Who hasn’t felt stuck in a rut of midweek meals and the same old recipes? Combined with the over-eating of December, when many of us may have overindulged on the festive cheeseboards, trying veganism for a month might open the door to a whole new world of veg-centric eating. If you’ve never tried making veg the star of the show, you’re in for a treat as there are so many ways to explore texture, flavour pairings and ways of cooking that will bring new levels of creativity or excitement to the kitchen. There are many excellent food writers specialising in plant-based cooking; try Rachel Ama for quick, easy and flavour-packed midweek meals, or Riverford’s dedicated vegan recipe hub for easy and delicious recipe inspiration, and you’ll enter a whole new world of culinary adventure. For those who need an extra helping hand, a vegan recipe box takes the work out of cooking while still introducing you to new ways of cooking.

How to be a sustainable vegan

For those interested in digging a little deeper, there is a fascinating discussion to be had about sustainable veganism. For example, arguably some ingredients that fit a plant-based lifestyle on the surface, like soy or palm oil, do harm animals indirectly through habitat destruction. And one step further, people have even begun to question the shipping around of bee colonies to pollinate vast monocultures of avocados, which again would fit within a vegan diet. For a broader and potentially more applicable take on sustainable veganism, buying organic ticks the same boxes for vegans as it does for others in terms of no artificial chemicals and farming in harmony with nature, as does buying seasonal produce from local farms. For more info, have a read of this article.

Best swaps

Picked your reason and ready to give it a go? There are a range of easy swaps from everyday eating to a plant-based diets, such as baking without eggs and how to replicate rich, meaty flavours. Find out more here.

6 Comments

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  1. And could we add to that, try to imagine what has to be done to a soya bean to make it look like bacon.. People who buy these ‘vegan’ products are rarely aware of the chemical processes that the plant material is subjected to in order to create something which looks a bit like meat. I say nothing about how it tastes. If you must do Veganuary in spite of all the arguments set out so cogently above, then at least accept that meat and dairy are off the menu and eat plants in their natural form.

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  2. Why January? Why this enforced misery in January? Don’t get me wrong I love vegan food and am a passionate advocate of healthy eating all year round. But don’t get caught up in this media hysteria which encourages people to stuff themselves senseless with food and drink in December and then in January exhorted to exercise every day, give up meat, alcohol, cheese, etc completely. cook delicious vegan meals from scratch, “if you don’t then you are failure” – yeah right.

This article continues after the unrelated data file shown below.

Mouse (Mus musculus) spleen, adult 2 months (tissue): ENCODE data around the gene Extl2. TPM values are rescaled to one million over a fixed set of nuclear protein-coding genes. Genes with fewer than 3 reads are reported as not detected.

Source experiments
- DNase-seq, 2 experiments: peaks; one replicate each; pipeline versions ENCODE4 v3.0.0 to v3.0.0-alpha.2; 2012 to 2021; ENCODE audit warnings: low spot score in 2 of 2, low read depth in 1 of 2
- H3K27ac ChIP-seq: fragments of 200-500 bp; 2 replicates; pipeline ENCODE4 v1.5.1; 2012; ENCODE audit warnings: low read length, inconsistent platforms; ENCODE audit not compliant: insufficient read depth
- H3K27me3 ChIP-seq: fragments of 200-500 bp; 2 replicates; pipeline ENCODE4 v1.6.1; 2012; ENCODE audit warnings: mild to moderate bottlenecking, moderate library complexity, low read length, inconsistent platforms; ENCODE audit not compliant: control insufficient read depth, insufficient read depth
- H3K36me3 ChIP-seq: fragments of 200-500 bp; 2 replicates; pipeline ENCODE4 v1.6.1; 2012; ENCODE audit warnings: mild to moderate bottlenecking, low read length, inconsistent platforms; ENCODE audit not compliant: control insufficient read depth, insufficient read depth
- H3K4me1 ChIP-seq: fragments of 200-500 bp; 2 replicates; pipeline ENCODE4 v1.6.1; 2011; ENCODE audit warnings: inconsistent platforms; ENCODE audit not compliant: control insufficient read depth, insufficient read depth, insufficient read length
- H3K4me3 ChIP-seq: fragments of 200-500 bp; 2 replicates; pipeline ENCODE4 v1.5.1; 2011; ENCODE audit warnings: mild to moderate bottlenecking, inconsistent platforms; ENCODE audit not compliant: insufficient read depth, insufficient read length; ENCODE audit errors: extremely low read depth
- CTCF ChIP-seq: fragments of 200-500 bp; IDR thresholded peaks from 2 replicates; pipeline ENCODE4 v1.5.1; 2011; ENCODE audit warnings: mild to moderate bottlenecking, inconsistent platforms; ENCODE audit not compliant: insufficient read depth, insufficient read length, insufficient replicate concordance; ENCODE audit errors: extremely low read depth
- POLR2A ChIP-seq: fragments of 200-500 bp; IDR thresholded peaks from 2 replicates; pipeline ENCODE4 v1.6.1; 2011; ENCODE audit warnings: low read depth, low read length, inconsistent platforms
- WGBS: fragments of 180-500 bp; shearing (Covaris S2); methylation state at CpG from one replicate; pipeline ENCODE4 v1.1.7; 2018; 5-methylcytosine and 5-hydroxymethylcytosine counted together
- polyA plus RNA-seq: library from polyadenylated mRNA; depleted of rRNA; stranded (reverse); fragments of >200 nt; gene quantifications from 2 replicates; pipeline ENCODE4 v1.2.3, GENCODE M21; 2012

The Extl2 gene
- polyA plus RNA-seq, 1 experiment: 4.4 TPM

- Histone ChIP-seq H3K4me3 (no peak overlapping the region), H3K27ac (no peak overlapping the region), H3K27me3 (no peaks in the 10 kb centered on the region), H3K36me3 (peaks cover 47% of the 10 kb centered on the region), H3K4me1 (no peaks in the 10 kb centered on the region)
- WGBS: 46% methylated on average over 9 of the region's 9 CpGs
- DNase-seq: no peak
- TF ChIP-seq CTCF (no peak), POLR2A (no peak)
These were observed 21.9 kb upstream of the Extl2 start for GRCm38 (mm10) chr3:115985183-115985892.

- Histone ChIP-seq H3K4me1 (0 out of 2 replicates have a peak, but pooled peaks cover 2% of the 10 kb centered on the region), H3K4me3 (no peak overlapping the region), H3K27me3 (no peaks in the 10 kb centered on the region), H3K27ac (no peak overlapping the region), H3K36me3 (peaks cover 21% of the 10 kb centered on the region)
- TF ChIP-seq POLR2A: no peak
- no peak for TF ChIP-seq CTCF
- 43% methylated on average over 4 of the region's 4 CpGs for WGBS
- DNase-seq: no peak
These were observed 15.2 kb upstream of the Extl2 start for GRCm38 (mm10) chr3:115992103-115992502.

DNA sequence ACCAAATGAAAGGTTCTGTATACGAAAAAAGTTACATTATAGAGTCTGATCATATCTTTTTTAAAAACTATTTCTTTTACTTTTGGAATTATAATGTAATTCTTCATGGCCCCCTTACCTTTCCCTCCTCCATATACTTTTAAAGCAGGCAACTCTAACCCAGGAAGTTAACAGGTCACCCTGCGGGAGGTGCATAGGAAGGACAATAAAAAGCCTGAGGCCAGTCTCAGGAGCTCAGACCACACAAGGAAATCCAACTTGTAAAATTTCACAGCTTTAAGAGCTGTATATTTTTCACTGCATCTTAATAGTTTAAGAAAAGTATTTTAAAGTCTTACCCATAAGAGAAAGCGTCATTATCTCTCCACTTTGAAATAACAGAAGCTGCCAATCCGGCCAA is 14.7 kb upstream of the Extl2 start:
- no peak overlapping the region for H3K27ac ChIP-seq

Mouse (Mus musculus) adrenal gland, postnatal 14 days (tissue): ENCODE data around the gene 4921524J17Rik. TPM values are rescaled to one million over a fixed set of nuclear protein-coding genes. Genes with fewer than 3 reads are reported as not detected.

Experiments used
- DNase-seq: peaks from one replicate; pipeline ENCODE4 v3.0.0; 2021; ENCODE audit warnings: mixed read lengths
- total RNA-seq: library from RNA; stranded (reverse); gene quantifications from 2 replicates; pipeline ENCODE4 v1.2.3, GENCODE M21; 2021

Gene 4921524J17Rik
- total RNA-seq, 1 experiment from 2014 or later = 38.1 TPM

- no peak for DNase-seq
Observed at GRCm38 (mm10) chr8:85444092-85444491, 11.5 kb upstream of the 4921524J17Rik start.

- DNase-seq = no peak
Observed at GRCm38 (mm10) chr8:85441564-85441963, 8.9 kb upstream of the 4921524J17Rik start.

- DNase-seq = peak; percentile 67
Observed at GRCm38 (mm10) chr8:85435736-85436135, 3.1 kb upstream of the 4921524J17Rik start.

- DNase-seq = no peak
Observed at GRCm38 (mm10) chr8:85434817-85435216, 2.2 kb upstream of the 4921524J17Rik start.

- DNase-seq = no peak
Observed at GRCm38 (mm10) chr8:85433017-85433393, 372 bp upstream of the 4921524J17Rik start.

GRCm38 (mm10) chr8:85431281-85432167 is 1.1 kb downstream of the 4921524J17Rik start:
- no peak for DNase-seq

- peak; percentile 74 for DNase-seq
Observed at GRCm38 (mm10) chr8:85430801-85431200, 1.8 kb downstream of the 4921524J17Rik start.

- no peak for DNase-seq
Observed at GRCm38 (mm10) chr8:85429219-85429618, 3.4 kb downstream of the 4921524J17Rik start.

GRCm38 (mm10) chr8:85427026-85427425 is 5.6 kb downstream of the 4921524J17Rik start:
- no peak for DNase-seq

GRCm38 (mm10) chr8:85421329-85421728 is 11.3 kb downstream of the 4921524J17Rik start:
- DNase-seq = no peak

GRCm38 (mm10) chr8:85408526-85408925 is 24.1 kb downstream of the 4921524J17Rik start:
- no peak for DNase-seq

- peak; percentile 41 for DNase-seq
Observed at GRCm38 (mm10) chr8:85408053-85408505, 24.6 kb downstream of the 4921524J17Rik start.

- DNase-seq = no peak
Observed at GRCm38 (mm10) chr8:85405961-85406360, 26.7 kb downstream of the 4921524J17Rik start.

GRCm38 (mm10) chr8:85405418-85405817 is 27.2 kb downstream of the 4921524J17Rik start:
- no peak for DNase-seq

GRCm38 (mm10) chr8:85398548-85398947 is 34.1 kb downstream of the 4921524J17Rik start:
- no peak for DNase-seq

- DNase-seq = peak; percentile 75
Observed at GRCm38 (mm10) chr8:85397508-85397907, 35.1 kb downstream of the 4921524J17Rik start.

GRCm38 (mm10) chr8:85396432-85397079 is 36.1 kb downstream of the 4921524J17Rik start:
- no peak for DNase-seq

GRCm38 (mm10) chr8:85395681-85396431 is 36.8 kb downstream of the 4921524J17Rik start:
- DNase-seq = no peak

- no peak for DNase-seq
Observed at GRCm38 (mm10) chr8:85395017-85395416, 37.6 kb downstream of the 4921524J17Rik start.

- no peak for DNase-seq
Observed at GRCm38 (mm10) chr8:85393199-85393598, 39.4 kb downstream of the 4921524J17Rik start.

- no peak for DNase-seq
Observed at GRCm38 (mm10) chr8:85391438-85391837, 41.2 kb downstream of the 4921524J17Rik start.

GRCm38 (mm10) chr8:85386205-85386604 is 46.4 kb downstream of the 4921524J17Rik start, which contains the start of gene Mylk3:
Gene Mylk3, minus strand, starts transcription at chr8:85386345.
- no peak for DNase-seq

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  3. Yes & most soya, if it is not organic will be GM.
    Enjoy your veggies, fruits, nuts, pasta, seeds, pulses etc etc as they are, made into fabulous meals very easily.
    Loads of recipes on Riverford, more on the Veganuary website here – https://veganuary.com/recipes/
    & even more at One Green Planet – https://www.onegreenplanet.org/channel/vegan-recipe/ ( just don’t click on any ads)!
    Try to avoid the commercial processed new products that they label ‘vegan’ as so many of them are not nutritional food with good ingredients – it’s just that the manufactures have simply deceided the market is now big enough to profit from!

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  4. A big topic. I think if the Veganuary effort makes more people think about where their food comes from, and what they are putting in their mouths so much the better. I do find it a bit confusing as to why the Vegan way of eating seems to often come with a caution to ‘eat a well balanced diet’ as if somehow when eating animals enables you to put whatever you like in your mouth without it doing any harm to you or the environment! People living in the so called ‘blue zones’ seem to do ok on mainly plant based diets.

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    1. I agree Anthony, and i get frustrated by the sometimes hostile dialogue in the environmental movement between the vegan community and the omninvores/farmers. It’s classic in-fighting and it’s about whose way is the best way? But really they’re on the same side and fighting the same battle, just in different ways. I don’t know how we get them to realise their commonalities?

      It is funny, this ‘eat a balanced diet’ idea, like you say if people have made that step, they are thinking about their food a bit more. But i guess they say that because B12, essential role in red blood cell formation, cell metabolism, nerve function and the production of DNA, is lacking in a vegan diet, and you need to supplement it.

      I listened to an interesting podcast that opens up some interesting nuance on the vegan debate and challenges some big assumptions.

      https://open.spotify.com/episode/23ujGpmXWeDesWaqWcJeRB?si=kL_alOxKTDGD0ktgpxUe3A